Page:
Problems With the Timetable for Withdrawal

Pundits find flaws in President Obama's plan to begin pulling out troops in July 2011

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Perhaps the most-discussed part of President Obama's plan for the war in Afghanistan, which he unveiled last night in a speech at West Point, is the timetable for eventual withdrawal. Here what Obama said:

But taken together, these additional American and international troops will allow us to accelerate handing over responsibility to Afghan forces, and allow us to begin the transfer of our forces out of Afghanistan in July of 2011. Just as we have done in Iraq, we will execute this transition responsibly, taking into account conditions on the ground. We'll continue to advise and assist Afghanistan's security forces to ensure that they can succeed over the long haul. But it will be clear to the Afghan government -- and, more importantly, to the Afghan people -- that they will ultimately be responsible for their own country.

Troops will begin to leave in July 2011, but the pace of draw-down and how long it takes to pull them all out remain open-ended. Will it work?

  • Obama's Only Mistake The Washington Post's David Ignatius praises Obama's strategy, but takes exception to the timetable. "Obama thinks that setting deadlines will force the Afghans to get their act together at last. That strikes me as the most dubious premise of his strategy. He is telling his adversary that he will start leaving on a certain date, and telling his ally to be ready to take over then, or else. That's the weak link in an otherwise admirable decision -- the idea that we strengthen our hand by announcing in advance that we plan to fold it."
  • Leverage on Karzai--And on Us Politico's Mike Allen explains the political use of timetables. "What everyone's missing about the time constraint (what we call the July 2011 target to begin withdrawing -- 'ahead of the 2012 elections,' as The Wall Street Journal snippily put it on the front page this morning) is that it's leverage on Karzai. And it's leverage, frankly, on ourselves and on the bureaucracy of the government," he writes. "The biggest worry is that this becomes a political football."
  • I'll Believe It When I See It The Atlantic's Andrew Sullivan fears we'll be there far beyond July 2011. "I do not share his confidence in American military and civilian power to turn the roiling region of Afghanistan and Pakistan into something less threatening. I see no reason after the last eight years to see how this can happen, even with these new resources. But if you rule out withdrawal right away, then this seems to me to be about the smartest strategy ahead. But I see absolutely no reason to believe that it will mean withdrawal of any significant amount in Obama's first term."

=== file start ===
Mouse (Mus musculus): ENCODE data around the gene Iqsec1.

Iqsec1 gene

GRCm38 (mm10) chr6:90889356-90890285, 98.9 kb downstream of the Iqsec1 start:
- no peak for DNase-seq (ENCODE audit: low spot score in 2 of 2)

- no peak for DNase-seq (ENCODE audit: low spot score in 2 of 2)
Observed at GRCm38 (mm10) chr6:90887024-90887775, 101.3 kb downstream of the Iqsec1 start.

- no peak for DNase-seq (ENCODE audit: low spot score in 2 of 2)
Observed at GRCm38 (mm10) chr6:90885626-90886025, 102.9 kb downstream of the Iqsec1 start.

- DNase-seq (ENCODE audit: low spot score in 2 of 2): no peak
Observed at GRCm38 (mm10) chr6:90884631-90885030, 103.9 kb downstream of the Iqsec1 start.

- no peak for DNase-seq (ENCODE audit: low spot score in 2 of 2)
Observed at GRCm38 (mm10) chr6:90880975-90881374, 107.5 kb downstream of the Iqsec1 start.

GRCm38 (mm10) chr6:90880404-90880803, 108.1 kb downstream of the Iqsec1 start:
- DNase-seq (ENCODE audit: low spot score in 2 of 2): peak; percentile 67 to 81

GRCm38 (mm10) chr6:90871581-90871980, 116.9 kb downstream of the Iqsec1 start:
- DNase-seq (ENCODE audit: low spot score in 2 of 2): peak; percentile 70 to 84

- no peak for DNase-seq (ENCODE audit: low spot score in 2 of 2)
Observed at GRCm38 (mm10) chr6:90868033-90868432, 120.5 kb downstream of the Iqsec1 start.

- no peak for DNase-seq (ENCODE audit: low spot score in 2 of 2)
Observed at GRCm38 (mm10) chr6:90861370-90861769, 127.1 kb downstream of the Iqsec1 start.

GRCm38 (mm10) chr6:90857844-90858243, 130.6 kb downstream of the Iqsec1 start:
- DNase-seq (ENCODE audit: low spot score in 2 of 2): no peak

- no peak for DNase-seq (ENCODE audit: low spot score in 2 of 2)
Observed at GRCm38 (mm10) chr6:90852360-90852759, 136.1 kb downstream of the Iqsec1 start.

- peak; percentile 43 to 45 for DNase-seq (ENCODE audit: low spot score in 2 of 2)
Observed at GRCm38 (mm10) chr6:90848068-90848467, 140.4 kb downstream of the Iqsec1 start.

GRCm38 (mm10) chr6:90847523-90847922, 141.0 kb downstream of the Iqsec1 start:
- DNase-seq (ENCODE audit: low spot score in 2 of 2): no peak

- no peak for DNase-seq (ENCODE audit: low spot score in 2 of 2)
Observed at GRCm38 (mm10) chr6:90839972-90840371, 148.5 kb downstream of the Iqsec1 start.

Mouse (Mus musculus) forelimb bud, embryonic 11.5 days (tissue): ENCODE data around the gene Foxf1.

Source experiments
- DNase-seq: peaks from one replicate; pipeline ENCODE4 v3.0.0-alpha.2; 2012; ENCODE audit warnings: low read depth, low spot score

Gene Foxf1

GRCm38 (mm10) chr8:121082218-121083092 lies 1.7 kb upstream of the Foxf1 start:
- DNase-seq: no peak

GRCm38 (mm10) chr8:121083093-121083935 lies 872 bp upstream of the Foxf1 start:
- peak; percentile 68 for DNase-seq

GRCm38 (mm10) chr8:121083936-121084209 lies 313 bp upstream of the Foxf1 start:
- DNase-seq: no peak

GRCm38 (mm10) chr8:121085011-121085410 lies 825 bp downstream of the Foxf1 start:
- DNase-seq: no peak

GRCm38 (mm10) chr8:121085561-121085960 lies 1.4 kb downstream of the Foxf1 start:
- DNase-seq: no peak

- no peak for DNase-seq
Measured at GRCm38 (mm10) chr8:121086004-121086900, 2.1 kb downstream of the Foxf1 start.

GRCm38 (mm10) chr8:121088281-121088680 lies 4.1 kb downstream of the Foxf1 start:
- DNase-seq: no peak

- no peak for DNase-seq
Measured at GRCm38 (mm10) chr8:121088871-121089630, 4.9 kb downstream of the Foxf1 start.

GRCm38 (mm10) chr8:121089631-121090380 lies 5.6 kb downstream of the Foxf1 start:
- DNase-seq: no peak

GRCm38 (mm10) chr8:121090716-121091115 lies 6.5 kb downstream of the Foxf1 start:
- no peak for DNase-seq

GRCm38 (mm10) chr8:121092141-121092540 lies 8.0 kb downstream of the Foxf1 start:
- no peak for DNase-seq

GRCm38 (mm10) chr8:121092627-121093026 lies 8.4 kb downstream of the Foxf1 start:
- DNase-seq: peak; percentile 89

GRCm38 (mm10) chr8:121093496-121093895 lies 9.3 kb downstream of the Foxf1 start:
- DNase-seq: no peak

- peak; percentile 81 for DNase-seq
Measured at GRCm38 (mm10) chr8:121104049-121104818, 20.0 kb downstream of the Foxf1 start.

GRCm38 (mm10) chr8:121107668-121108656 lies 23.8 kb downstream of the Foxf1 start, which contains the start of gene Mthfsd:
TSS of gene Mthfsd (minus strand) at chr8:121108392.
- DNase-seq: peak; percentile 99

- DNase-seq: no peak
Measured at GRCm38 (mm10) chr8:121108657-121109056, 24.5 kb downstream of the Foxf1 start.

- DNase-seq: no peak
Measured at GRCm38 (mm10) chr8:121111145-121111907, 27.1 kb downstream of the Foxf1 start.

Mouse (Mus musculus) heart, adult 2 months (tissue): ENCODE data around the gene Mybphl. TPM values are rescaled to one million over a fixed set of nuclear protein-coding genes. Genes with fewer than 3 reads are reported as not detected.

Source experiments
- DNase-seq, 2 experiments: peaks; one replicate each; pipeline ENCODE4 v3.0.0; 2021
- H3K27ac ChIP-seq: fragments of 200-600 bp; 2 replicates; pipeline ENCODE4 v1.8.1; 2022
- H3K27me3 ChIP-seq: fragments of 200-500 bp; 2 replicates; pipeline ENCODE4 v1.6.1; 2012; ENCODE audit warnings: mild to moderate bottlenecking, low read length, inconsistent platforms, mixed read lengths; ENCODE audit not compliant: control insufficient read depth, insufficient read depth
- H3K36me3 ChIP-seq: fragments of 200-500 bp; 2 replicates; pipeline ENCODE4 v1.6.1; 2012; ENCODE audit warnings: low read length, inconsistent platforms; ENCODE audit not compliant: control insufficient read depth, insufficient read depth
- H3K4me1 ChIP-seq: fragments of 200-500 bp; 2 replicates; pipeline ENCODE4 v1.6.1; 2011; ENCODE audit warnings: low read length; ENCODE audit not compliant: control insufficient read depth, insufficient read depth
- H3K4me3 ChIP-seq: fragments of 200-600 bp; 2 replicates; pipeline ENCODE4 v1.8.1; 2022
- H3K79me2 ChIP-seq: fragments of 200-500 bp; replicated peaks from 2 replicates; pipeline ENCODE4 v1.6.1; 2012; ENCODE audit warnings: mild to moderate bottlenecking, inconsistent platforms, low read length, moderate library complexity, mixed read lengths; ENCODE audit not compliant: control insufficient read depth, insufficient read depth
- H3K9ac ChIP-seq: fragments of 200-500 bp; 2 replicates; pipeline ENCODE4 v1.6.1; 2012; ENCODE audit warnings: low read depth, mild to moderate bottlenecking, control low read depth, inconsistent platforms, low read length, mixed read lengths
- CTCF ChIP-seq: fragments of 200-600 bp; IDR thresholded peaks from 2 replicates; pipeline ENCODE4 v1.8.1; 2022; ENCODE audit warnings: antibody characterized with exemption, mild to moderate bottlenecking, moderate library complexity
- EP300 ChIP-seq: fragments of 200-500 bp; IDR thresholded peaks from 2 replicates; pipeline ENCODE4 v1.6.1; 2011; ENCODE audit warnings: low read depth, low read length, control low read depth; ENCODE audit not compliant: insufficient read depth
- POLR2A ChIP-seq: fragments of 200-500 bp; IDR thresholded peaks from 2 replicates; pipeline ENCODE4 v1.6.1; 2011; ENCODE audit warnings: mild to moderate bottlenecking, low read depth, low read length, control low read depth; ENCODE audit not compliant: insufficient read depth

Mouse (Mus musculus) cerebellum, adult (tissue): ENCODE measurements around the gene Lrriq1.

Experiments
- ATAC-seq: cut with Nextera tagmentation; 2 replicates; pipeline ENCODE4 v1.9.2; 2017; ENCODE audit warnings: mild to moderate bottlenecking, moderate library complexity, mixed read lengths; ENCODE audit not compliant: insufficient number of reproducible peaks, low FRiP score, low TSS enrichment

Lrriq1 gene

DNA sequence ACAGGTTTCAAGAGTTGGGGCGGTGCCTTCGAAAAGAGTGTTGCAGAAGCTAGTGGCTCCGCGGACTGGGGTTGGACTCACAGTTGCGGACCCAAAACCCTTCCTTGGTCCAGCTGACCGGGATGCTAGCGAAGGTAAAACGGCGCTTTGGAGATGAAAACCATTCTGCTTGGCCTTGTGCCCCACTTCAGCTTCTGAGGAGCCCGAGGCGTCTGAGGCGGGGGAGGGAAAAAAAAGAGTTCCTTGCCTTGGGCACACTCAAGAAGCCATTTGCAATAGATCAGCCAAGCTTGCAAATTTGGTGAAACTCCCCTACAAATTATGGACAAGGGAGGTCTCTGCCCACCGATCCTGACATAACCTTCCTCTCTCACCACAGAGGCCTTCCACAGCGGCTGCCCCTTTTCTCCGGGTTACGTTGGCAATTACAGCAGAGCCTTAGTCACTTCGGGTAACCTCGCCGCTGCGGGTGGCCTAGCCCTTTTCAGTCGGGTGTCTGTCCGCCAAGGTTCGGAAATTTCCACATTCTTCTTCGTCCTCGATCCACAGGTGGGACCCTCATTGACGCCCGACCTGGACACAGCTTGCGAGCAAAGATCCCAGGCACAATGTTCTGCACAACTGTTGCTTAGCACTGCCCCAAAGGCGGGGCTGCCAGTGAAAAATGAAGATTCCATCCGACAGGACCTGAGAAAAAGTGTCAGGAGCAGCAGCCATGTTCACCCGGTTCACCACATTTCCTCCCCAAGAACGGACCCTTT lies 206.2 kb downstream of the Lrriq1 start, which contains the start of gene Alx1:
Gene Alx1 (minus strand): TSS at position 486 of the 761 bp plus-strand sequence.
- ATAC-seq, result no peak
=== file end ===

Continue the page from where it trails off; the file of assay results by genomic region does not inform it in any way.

• No One Buys It, Including Karzai Foreign Policy's Marc Lynch warns, "I believe that Obama and his team really want things to work out this way, and have carefully thought through how to work it. But when things don't go their way, will they really follow through on their promises to draw down? Few people believe that. And if they don't believe it, then the mechanism of pressure doesn't operate."
  • Don't Set Firm Timeline Former Pakistani President Pervez Musharraf writes in the Wall Street Journal, "The exit strategy from Afghanistan must not and cannot be time related. It has to ask, 'What effect do we want to create on the ground?' We must eliminate al Qaeda, dominate the Taliban militarily, and establish a representative, legitimate government in Afghanistan," he writes. "Pakistan and Afghanistan were shortsightedly abandoned to their fate by the West in 1989, in spite of the fact that they were the ones who won a victory for the Free World against the Soviet Union. This abandonment lead to a sense of betrayal amongst the people of the region. For the sake of regional and world peace, let us not repeat the same mistake."
  • Obama's Mixed Messages Politics Daily's David Corn laments, "Obama's Afghanistan message continues to be mixed." He explains that Obama promised withdrawal in his speech, but also suggested that troops will remain as long as it takes to hand over leadership to Afghans. "It's a bit of a muddle. Moreover, the transfer that is at the core of Obama's policy depends on the government of President Hamid Karzai. Obama is betting a lot on an entity that has so far proved to be inept and corrupt."
This article is from the archive of our partner The Wire.